Uneven economic and political freedom across sub-Saharan Africa speaks to the region’s diversity. Many countries are experiencing an economic upswing, but slow democratic development threatens greater and sustained growth and improved quality of life for Africa’s citizens.In other countries, existing democratic institutions are threatened by economic uncertainty.

CIPE has worked with the private sector (especially micro, small, and medium-sized enterprises) in Africa over the last 30 years through business associations, think tanks, women’s organizations, and youth-centered programs. These partners work with CIPE to strengthen democracy by engaging governments on transparency, the business-enabling environment, accountability, the rule of law, and initiatives to combat corruption.

Through dialogue, collective action, and collaboration with government and civil society, the private sector is helping to build the institutions that will allow democracy to flourish.

Program Results & Impact

CIPE’s work with local partners throughout Africa is having a strong impact:

  • In Ethiopia, CIPE’s support of local business coalitions led to the first collective, coordinated approach to dialogue with government on service delivery to address obstacles to business and economic growth.
  • In Zimbabwe, nearly 23,000 women in business are now represented through a national coalition called the Women Alliance of Business Associations of Zimbabwe (WABAZ). WABAZ meets with government bodies and elected leaders to advocate a better business environment for women.
  • In Nigeria, CIPE support of business coalitions has led to a better business-enabling environment. In Plateau State, the coalition successfully advocated greater security. Businesses are now able to stay open two hours later. In Nasarawa, partners convinced the government to allocate land in 31 development areas to grow a more marketable crop. The Benue State coalition’s round-table on credit access led to the state government re-activating the Small Scale Industries Credit Scheme, which provides access to loans for small and medium sized enterprises (SMEs). The Enugu coalition successfully advocated the elimination of illegitimate fees for business permits.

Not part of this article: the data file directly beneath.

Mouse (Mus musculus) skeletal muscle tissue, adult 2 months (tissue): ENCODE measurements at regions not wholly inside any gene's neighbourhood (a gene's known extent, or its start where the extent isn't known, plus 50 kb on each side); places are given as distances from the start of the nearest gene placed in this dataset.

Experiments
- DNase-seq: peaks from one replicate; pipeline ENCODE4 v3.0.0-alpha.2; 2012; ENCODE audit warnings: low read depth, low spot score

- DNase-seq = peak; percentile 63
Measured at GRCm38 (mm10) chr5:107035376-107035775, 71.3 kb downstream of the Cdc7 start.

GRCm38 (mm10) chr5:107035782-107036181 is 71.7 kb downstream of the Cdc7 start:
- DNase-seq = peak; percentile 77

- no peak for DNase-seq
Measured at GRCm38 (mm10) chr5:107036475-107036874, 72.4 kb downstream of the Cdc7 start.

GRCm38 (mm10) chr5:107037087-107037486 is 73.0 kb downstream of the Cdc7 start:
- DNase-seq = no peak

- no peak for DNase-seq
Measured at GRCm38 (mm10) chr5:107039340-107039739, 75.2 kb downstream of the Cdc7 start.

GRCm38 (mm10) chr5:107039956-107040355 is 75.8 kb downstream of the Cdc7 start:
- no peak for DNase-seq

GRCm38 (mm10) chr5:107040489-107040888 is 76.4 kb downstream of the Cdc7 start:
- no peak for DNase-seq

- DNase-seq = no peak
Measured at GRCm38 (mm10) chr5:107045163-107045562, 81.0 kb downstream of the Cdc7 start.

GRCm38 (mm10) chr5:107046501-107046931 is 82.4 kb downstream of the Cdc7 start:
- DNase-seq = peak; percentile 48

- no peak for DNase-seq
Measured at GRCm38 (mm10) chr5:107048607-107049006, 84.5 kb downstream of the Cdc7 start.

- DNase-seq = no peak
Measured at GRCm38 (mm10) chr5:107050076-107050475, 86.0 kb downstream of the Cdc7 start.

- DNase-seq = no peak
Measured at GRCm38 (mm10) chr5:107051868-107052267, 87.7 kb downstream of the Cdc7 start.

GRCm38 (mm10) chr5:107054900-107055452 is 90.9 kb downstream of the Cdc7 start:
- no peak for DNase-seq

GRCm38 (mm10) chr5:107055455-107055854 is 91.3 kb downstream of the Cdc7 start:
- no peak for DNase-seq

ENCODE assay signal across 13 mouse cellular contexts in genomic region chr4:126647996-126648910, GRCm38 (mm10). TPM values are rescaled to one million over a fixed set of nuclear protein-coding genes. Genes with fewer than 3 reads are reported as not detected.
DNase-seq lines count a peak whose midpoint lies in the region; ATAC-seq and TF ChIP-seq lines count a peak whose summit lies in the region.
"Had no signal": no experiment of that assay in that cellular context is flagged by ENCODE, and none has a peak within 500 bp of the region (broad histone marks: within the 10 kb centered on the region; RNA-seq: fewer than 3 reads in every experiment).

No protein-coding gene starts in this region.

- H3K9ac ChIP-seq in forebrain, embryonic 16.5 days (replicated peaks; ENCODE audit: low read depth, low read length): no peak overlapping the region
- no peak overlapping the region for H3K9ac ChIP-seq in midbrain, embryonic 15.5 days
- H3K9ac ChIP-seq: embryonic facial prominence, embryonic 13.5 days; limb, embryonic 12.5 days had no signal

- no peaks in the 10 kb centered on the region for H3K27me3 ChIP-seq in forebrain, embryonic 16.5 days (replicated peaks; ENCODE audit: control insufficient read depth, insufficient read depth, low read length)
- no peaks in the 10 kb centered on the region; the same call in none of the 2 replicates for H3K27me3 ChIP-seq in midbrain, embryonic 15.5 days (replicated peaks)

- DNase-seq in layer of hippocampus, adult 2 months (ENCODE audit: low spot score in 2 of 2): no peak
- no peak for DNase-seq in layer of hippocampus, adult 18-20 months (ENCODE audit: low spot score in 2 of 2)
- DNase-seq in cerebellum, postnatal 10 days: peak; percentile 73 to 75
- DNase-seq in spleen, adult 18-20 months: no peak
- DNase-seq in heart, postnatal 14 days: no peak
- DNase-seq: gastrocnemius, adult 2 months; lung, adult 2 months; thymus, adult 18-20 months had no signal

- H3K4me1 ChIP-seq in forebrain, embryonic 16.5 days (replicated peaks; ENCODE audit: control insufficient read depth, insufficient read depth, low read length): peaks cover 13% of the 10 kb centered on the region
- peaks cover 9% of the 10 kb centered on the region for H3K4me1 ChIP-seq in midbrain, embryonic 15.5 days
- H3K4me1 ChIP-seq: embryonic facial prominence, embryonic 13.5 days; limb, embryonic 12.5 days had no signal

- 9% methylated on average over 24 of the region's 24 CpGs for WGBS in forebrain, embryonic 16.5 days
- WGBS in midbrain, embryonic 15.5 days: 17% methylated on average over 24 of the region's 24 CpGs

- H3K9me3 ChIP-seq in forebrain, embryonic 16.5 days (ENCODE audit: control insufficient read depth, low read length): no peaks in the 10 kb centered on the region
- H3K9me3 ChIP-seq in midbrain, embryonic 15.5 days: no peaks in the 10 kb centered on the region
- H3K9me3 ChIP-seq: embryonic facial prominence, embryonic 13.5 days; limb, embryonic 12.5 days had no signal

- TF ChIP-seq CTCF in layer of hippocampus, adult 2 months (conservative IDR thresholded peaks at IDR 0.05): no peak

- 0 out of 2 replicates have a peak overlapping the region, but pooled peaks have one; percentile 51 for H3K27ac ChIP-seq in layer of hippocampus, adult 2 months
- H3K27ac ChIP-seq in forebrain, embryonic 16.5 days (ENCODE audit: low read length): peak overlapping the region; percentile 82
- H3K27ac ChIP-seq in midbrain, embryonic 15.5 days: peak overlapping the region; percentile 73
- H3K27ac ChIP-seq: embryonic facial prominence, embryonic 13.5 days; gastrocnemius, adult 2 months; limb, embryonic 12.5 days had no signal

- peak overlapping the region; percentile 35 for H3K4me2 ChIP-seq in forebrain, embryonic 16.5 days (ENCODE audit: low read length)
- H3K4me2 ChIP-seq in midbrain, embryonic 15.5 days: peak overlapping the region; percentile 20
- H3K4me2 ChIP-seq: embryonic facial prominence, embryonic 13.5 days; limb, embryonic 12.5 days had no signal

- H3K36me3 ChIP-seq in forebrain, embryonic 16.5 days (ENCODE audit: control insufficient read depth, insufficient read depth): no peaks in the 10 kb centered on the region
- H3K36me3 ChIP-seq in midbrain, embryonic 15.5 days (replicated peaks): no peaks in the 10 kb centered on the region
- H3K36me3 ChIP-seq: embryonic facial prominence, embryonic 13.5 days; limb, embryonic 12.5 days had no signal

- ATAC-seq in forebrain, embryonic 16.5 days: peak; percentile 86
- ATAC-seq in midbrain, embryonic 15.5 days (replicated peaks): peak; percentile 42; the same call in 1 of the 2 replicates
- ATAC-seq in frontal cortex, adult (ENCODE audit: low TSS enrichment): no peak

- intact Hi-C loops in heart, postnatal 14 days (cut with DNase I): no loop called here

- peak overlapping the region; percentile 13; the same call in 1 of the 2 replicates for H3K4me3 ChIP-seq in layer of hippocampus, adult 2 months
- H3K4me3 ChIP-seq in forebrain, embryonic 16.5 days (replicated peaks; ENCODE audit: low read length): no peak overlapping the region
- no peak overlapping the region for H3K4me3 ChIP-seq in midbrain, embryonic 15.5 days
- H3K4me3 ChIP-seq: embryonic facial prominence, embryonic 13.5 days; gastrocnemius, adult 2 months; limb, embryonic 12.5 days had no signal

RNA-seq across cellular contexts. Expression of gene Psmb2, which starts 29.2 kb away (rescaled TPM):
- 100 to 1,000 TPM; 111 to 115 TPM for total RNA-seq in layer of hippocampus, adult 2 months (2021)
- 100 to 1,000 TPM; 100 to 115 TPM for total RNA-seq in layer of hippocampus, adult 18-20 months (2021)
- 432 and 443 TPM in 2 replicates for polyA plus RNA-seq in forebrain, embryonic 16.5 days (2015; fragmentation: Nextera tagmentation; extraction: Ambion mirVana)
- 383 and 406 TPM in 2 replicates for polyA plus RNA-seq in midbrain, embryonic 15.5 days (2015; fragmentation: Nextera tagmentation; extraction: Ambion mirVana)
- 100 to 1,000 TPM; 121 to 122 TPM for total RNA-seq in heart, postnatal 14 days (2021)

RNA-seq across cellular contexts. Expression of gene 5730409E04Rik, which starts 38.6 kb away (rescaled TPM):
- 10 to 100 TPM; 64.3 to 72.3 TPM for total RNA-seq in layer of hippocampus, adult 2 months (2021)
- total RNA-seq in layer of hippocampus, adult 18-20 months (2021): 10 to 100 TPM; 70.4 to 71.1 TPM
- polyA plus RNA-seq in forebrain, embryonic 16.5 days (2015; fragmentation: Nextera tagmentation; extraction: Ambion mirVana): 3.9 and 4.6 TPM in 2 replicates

• Also in Nigeria, CIPE partner the Lagos Chamber of Commerce and Industry’s study and subsequent advocacy campaign on corruption in two regulatory agencies resulted in procedure changes in those bodies, which significantly reduced incidences of corruption.
  • In Senegal, CIPE partner the Union Nationale des Commercants et Industriels du Senegal (UNACOIS) successfully advocated the passage of a revised tax code that included a series of provisions to better integrate small businesses into the formal economy.
  • In Côte d’Ivoire, CIPE worked with seven business associations to create a coalition to represent the needs of small and medium businesses and advocate policy and regulatory reforms to the government.
  • In Kenya, CIPE’s work with the private sector has led to the passage of the first law promoting a supportive business enabling environment for SMEs. CIPE-supported business coalitions successfully advocated for local policy and regulatory reforms on security, infrastructure spending, and taxation. CIPE also helped start Kenya’s first budget network to share best practices on increasing public participation in the budget process.


News by Region

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The Weight of Corruption on Women Leaders in Africa

Wednesday, February 21, 2018 - 2:00pm to 3:30pm
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Fixing Fragile States from the Inside Out: The Power of Business

Tuesday, April 11, 2017 - 2:00pm to 3:30pm

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